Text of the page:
Season 4 Episode 9

Kill Shot

Aired Monday 10:00 PM Nov 21, 2011 on ABC

Episode Fan Reviews (11)

Write A Review
out of 10
302 votes
  • Serious Episode.

    I'm sorry for those who can't appreciate this serious, quite intense episode. The beauty of any long running series is the range that the writers write. I love that it was Castle that was the one that was there for Beckett, but Esposito (and a little surprised that he doesn't appear on the episode MVP - even though I voted for Beckett). That's the reality of a good friend and a good team.
  • What was the Writer Smoking

    Look, as far as I'm concerned, there is no such thing as a bad episode of "Castle". However, there is a discrepency in the episode "Kill Shot" that bears mentioning. It isn't noticed until Castle is explaining to the team the meaning of the paper dolls. When he holds up the one called "The Persecution of Kings', the captain says "Henry Wyatt was killed on King Street." HOWEVER. The first place that they found that the shooter shot from was the place from which Henry Wyatt was shot from. The second "hide" they found, Esposito found the moleskin, and the lighter colored paper doll was the place from which Sarah Vasquez was shot. In order for the dolls to be correct, the Persecution of Kings paper doll had to be in the room where Sara was shot from, not where Henry was shot from. Since the first"hide"they found was where Henry was shot from, they should have found the Fall from Grace(yellow) paper doll.

    I've probably confused you with this,..sorry. If you go to the link below, you'll understand. It is the subtitles for the hearing impaired for this episode.
  • Interesting Episode.


    I agree with the other reviewers as I too prefer the lighthearted episodes and Castle/Beckett banter. This episode didn't have much of that, but a sniper is a very serious matter, as is PTSD, which people do struggle with. I disagree that someone with Kate's personality wouldn't get it. That's not true. Mental health issues are far more prevalent in our culture than most realize and they can happen to anyone. It's sad that in our society, there is still a stigma attached to it any a lot of people suffer in silence.

    I've never been shot or had anything worse than a minor car accident happen in my life, but I would think that any major life event can cause depression, anxiety disorder, PTSD or any number of other diseases that are just as real as any physical ailment.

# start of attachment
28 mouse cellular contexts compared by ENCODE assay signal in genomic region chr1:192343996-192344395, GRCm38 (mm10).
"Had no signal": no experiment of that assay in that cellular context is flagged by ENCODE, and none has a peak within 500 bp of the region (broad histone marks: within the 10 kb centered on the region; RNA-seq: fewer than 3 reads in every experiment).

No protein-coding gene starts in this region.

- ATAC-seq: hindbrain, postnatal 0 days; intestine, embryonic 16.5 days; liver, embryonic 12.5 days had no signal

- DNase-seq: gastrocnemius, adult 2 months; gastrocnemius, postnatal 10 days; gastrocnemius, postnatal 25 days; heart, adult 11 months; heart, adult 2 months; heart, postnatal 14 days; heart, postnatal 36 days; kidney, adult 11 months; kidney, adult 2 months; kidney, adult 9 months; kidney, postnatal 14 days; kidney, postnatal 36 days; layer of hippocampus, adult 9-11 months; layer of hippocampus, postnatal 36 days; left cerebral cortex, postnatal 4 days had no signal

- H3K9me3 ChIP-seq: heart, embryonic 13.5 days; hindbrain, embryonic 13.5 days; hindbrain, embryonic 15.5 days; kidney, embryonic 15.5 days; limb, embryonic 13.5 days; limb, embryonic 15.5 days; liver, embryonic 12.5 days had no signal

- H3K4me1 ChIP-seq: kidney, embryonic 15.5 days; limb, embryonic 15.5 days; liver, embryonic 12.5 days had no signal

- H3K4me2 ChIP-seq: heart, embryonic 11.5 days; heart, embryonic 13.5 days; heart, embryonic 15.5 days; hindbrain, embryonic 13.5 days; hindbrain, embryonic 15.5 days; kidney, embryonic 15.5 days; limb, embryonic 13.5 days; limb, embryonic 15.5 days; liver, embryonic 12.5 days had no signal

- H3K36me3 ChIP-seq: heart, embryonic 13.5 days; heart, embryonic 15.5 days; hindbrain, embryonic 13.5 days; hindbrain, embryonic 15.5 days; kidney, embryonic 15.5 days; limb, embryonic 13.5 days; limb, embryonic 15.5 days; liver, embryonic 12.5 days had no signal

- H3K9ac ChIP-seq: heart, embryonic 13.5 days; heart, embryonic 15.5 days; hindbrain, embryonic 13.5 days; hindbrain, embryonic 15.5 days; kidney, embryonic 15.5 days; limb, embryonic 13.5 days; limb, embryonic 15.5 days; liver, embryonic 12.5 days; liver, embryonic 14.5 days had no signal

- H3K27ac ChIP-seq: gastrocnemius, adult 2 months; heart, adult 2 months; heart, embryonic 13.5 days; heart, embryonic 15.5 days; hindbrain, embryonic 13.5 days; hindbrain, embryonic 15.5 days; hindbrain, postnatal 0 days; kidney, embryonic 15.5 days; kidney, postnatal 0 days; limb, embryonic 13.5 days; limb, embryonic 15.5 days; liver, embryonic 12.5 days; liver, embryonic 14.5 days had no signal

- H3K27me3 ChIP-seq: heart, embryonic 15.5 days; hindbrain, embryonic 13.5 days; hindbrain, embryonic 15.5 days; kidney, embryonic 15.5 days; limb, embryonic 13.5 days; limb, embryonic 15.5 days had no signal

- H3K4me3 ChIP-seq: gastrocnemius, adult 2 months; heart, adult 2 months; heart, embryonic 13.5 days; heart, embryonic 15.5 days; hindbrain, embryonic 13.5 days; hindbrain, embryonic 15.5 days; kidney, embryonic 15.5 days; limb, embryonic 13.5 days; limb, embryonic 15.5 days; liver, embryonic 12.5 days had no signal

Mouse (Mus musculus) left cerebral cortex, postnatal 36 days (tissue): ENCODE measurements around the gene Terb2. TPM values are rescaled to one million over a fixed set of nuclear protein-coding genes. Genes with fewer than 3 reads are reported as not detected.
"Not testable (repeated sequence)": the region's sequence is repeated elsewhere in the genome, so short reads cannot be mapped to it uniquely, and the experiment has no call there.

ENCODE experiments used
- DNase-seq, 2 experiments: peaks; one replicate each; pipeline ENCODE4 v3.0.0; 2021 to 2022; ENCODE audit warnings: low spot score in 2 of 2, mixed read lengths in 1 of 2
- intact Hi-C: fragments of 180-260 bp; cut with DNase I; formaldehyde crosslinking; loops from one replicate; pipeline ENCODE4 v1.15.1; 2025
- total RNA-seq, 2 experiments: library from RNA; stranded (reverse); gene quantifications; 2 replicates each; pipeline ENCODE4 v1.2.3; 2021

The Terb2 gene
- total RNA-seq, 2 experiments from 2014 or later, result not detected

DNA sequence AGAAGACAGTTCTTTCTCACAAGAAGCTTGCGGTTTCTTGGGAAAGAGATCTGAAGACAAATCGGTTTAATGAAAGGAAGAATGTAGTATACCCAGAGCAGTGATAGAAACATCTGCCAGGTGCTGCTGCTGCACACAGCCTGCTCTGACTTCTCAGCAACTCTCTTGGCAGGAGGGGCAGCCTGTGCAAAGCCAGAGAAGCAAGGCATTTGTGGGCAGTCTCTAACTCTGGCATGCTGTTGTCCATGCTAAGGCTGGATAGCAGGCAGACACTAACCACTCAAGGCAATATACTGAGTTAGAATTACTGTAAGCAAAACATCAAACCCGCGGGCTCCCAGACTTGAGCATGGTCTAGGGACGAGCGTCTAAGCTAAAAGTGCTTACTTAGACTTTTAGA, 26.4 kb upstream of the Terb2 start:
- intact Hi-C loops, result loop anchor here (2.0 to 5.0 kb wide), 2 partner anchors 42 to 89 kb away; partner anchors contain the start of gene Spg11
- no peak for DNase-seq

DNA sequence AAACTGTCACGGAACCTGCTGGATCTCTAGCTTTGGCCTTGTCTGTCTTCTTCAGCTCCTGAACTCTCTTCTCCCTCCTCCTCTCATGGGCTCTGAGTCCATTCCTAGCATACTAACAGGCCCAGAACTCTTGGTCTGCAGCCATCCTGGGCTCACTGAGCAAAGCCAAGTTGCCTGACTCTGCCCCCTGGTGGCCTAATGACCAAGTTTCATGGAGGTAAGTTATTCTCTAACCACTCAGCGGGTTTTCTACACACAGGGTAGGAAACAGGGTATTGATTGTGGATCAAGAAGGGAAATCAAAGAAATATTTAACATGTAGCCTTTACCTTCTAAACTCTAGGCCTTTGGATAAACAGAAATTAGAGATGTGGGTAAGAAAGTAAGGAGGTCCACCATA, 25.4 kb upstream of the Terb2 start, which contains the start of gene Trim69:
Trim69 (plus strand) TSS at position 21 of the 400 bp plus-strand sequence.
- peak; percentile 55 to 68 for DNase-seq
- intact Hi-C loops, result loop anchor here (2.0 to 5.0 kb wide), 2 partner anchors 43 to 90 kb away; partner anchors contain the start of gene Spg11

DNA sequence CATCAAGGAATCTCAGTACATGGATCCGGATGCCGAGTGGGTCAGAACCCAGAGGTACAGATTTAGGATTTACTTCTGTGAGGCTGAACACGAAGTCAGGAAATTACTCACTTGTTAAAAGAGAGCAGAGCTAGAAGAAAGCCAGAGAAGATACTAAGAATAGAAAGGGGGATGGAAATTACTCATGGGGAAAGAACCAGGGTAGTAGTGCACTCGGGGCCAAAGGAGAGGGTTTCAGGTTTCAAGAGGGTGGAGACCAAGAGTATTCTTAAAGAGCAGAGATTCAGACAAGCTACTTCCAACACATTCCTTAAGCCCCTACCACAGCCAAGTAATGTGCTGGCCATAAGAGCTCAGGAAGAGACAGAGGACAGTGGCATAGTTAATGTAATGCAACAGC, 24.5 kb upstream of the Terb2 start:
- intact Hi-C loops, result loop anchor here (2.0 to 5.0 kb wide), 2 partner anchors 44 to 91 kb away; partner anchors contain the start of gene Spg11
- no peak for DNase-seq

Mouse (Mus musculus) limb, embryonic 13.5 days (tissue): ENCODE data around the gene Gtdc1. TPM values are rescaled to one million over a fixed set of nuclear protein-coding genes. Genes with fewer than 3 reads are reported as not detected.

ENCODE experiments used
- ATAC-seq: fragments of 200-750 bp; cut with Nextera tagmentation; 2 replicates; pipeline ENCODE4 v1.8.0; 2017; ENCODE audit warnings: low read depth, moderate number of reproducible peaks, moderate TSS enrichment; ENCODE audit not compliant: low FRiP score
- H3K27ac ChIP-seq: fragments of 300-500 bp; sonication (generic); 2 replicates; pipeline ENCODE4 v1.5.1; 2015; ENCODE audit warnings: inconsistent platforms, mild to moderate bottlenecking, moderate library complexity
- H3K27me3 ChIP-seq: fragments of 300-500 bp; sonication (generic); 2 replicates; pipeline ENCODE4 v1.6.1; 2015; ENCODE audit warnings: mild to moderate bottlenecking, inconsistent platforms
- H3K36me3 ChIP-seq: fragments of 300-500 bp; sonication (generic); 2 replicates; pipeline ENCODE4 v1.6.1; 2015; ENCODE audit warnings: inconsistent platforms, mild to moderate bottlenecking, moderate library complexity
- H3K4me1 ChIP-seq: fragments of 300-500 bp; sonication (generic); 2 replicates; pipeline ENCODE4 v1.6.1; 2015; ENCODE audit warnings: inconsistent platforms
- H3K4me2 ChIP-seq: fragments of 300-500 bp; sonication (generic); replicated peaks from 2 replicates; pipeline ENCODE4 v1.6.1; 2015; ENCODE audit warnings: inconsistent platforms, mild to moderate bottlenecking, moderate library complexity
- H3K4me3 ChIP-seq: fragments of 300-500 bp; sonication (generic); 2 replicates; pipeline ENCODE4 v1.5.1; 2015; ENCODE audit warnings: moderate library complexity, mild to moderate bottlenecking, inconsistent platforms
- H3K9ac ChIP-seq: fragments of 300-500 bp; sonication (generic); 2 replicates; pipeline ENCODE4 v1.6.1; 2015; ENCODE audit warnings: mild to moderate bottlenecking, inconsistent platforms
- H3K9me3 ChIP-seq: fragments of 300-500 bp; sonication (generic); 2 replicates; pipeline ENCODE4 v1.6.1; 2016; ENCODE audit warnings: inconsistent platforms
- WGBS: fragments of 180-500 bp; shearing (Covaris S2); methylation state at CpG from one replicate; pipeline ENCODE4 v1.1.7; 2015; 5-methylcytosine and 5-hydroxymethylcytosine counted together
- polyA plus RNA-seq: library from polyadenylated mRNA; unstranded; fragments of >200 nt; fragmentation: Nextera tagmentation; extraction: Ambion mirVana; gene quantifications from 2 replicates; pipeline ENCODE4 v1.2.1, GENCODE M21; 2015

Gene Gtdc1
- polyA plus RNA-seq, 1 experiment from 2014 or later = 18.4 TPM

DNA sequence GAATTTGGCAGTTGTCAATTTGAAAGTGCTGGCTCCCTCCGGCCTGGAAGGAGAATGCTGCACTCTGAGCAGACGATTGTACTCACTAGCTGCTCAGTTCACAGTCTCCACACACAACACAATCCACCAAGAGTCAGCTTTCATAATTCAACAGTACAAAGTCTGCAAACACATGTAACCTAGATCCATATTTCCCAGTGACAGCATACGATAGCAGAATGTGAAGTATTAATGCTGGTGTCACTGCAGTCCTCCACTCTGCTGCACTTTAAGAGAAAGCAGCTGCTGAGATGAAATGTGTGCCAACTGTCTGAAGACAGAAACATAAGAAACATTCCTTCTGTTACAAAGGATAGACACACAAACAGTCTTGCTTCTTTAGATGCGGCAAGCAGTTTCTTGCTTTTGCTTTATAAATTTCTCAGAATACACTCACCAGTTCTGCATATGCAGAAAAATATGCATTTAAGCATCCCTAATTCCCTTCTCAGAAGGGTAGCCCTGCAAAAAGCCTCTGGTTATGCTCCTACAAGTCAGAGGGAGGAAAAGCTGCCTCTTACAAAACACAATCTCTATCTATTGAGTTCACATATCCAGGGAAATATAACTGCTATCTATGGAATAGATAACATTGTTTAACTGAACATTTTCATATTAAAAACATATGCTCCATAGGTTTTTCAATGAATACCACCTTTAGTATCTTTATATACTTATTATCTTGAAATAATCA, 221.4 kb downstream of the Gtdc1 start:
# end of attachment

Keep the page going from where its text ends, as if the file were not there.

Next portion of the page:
I think this episode was well done. The first one of Season 4 (Rise) was all about the post-shooting Beckett and her relationship with Castle as well as an adjustment to the new Captain (I miss Capt. Montgomery more with each episode). In this show, the case was central to the backstory and in fact the cause of it.

    Castle giving her the space she needs was undoubtedly very, very hard but it's what she needed. It was also nice to see Alexis and the role she played in identifying a key piece of evidence central to solving the case. I love the Rick/Alexis relationship as much as any in the show.

    For me, there's no such thing as a bad Castle episode. This one wasn't the best of the season, but it was an enjoyable one.

  • I want CASTLE back. This entire season has been one downer episode after another. Please go back to what made this show stand out from the others.....the light-hearted fun I've come to love.


    I want CASTLE back. This entire season has been one downer episode after another. Please go back to what made this show stand out from the others.....the light-hearted fun I've come to love.

    While I appreciate Stana's talent and she did an admirable job in this episode, I am exhausted watching Beckett this season. And I'm even more tired of seeing her horrible treatment of Castle week after week. Just wrap up this now absurd storyline about her mom's murder and MOVE ON!!

    I also whole-heartedly agree with whoever asked where the hell Castle was this episode. But I'll go one further...where has he been ALL SEASON?? The show is still called CASTLE, right?

  • Castle cannot do serious, please stop trying.


    Second "serious" episode in the season after the season opener and it was almost as bad (I gave that one a 2).

    This series is supposed to be a bit more tongue in cheek and the episodes with these properties are always a joy to watch.

    Unfortunately for some inexplicable reason they need to have episodes where one of the characters has a serious dilemma and needs to be helped to overcome it. In all these episodes the character of Castle takes a back seat and is sorely missed. Most viewers seem to see these very bad dramatic episode as very good (mostly citing "good character development" as excuse), but this is not the case here. Come on admit it, these are sleep evoking at best.

    Dear producers of this show: you are not capable of making any dramatic episodes so please stick to what you are good at: episodes with some funny elements and where Castle takes centre stage.